Thursday, September 26, 2013
Perfmon: SQL Server Database pages + Stolen pages + Free pages = Total pages
I stare at a lot of perfmon numbers, and I stare for a really, really long time.
I like to understand the relationship of utilization among related resources, and how variable limits are set in response to system conditions. I don't often easily find resources which explain such things.
The max server memory attribute should be set to govern the size of SQL Server shared memory regions - the value should allow enough server RAM for Windows, SQL Server processes themselves, a small bit of filesystem cache, and other memory needs of the server*. If that value is set to a value that can be achieved by SQL Server, it'll appear in perfmon as the value for "SQLServer:Buffer Manager\Target pages" (among other places). As the SQL Server page allocator strives toward the target memory allotment, its progress will be noted in "SQLServer:Buffer Manager\Total pages".
There's a lot of stuff about SQL Server memory management and utilization that I haven't figured out yet... but this one's written in ink:
Database pages + Stolen pages + Free pages = Total pages
And, if a server has achieved max server memory, total pages will be equal to target pages. If it maintains its target pages value in total pages, then you can create a nice stacked area graph like the one above to show how database pages, stolen pages, and free pages fit together within max server memory. If total pages grows and shrinks - well maybe your max server memory setting is a bit too high :) You can still make a stacked graph - the top edge will just be ragged and it will indicate the total pages in the struggle of trying to achieve the target pages on your server.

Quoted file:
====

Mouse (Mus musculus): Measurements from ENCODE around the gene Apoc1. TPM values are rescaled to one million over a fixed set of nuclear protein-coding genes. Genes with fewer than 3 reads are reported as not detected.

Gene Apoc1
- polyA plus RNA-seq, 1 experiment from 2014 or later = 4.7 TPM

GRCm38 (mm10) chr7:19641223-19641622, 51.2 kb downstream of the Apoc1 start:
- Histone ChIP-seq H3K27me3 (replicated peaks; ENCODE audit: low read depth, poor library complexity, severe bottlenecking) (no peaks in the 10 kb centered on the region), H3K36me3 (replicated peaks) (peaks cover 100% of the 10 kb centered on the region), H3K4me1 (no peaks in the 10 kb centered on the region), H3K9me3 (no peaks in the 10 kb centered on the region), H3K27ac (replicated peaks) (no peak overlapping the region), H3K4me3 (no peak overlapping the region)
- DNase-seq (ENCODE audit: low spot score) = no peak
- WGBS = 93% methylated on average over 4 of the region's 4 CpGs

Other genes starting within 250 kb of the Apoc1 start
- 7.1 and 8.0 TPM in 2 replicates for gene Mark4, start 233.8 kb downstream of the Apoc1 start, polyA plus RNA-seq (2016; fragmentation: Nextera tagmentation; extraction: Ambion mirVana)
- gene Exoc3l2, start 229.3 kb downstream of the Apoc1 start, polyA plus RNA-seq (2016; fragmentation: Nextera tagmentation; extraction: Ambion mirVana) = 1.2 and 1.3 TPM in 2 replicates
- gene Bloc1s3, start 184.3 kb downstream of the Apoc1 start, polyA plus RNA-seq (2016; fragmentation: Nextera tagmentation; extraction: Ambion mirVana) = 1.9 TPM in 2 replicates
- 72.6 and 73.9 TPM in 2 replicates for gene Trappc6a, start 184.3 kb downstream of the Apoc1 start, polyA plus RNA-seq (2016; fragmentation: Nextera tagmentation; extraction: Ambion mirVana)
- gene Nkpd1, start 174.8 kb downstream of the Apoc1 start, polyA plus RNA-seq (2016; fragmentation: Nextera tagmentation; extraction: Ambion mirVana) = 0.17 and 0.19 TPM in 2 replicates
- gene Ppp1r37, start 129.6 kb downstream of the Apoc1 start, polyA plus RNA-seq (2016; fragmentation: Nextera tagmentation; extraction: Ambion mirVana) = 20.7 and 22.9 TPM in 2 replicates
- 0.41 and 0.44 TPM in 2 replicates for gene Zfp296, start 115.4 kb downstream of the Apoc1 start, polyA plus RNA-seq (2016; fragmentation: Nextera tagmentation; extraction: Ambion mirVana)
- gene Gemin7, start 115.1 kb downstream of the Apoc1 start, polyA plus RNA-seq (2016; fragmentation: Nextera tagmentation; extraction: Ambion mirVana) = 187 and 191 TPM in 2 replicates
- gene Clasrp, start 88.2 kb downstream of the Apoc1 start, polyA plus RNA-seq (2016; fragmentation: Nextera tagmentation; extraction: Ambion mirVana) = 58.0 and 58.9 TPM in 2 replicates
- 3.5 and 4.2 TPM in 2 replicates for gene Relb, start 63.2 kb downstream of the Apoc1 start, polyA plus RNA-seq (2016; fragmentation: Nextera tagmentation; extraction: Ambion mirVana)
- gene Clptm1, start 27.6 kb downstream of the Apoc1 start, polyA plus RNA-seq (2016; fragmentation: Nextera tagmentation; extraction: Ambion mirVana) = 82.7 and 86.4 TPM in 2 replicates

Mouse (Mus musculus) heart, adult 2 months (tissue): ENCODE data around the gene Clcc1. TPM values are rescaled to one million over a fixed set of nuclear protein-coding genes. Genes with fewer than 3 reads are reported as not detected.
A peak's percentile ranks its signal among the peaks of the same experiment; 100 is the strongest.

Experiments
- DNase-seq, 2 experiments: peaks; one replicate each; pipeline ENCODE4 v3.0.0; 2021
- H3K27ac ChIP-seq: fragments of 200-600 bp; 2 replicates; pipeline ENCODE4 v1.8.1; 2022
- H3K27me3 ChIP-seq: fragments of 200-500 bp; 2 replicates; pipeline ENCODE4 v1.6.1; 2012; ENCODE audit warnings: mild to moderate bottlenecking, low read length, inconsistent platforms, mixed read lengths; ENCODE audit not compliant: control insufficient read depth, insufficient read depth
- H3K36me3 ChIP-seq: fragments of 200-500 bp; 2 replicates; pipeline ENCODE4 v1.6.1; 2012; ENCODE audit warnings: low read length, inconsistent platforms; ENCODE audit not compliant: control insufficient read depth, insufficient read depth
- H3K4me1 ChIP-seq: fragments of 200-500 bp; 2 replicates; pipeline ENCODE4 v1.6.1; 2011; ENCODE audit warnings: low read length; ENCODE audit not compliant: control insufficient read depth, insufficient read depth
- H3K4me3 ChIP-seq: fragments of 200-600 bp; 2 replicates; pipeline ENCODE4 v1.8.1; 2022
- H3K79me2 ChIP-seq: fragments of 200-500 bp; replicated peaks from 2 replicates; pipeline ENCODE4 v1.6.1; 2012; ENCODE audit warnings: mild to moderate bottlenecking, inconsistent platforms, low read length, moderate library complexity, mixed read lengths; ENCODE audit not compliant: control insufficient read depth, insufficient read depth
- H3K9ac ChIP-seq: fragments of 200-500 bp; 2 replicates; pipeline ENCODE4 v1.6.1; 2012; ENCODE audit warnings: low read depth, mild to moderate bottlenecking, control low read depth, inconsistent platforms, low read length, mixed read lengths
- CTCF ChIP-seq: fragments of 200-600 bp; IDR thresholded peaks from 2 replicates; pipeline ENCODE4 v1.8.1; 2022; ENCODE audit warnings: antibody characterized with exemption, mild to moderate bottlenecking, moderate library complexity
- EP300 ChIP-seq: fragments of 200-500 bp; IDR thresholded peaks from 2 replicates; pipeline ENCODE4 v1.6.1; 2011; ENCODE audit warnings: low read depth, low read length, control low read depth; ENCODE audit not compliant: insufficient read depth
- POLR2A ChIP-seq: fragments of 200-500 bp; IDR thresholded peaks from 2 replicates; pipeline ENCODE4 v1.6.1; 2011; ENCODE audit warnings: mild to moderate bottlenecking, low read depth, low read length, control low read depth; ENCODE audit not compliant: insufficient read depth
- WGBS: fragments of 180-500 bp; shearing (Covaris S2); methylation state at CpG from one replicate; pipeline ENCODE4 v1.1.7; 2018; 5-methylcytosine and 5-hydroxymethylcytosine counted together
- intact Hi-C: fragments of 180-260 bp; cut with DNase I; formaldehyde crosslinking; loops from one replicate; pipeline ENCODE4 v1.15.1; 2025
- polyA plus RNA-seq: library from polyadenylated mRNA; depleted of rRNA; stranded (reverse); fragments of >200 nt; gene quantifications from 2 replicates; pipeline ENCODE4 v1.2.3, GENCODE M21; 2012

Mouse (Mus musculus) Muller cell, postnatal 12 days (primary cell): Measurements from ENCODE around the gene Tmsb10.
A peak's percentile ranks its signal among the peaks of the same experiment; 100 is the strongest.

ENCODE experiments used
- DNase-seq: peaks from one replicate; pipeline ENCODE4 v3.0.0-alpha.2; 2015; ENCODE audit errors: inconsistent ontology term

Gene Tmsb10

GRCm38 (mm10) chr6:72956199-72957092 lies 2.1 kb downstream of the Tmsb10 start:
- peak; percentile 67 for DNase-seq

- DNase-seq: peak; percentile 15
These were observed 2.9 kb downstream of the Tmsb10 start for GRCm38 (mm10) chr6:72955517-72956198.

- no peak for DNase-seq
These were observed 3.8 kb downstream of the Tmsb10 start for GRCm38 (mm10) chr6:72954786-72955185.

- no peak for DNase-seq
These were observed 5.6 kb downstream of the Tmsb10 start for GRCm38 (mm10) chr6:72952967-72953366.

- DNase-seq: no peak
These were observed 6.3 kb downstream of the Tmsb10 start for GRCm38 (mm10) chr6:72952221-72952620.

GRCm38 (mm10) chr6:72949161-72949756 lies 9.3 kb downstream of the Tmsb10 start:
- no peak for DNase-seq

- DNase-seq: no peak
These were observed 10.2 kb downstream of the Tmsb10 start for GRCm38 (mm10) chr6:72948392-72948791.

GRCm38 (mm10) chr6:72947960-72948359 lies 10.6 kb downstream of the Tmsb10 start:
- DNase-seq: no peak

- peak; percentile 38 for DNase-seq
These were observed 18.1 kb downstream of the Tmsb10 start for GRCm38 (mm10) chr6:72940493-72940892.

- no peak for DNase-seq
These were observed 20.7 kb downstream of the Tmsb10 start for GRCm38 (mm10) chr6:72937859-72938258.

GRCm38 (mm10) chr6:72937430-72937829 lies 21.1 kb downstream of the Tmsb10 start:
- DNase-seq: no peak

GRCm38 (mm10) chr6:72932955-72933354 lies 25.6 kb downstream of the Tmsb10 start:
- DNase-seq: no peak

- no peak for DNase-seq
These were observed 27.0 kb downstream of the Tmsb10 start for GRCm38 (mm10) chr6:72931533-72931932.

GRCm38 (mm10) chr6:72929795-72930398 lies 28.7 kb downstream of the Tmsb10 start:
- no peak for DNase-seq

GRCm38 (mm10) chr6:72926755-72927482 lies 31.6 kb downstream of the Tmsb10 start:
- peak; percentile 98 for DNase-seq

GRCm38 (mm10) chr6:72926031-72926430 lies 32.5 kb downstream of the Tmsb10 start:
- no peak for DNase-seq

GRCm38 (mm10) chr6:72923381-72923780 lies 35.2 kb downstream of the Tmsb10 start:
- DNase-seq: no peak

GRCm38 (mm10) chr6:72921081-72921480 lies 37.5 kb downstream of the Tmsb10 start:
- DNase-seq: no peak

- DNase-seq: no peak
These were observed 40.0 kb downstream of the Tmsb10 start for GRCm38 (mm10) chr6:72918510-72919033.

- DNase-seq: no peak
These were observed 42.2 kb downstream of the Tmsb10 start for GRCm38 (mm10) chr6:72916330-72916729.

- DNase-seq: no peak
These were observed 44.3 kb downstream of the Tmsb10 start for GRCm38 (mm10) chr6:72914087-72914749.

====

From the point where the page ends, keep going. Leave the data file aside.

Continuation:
Now, understanding what makes up stolen pages is a bit more complicated. So its for another day.
*In versions previous to SQL Server 2012, among the "other memory needs of the server" are any allocations made by the multi-page allocator. Be careful to consider that when setting max server memory for SQL Server 2008 R2 or before. For SQL Server 2012 and beyond, the previous single page allocator (governed by max server memory) and multi-page allocator (scoffs at max server memory) have given way to the multi-page allocator (governed by max server memory). Thus the memory uses previously using the multi-page allocator is now governed by max server memory and overall memory management has become a little more predictable.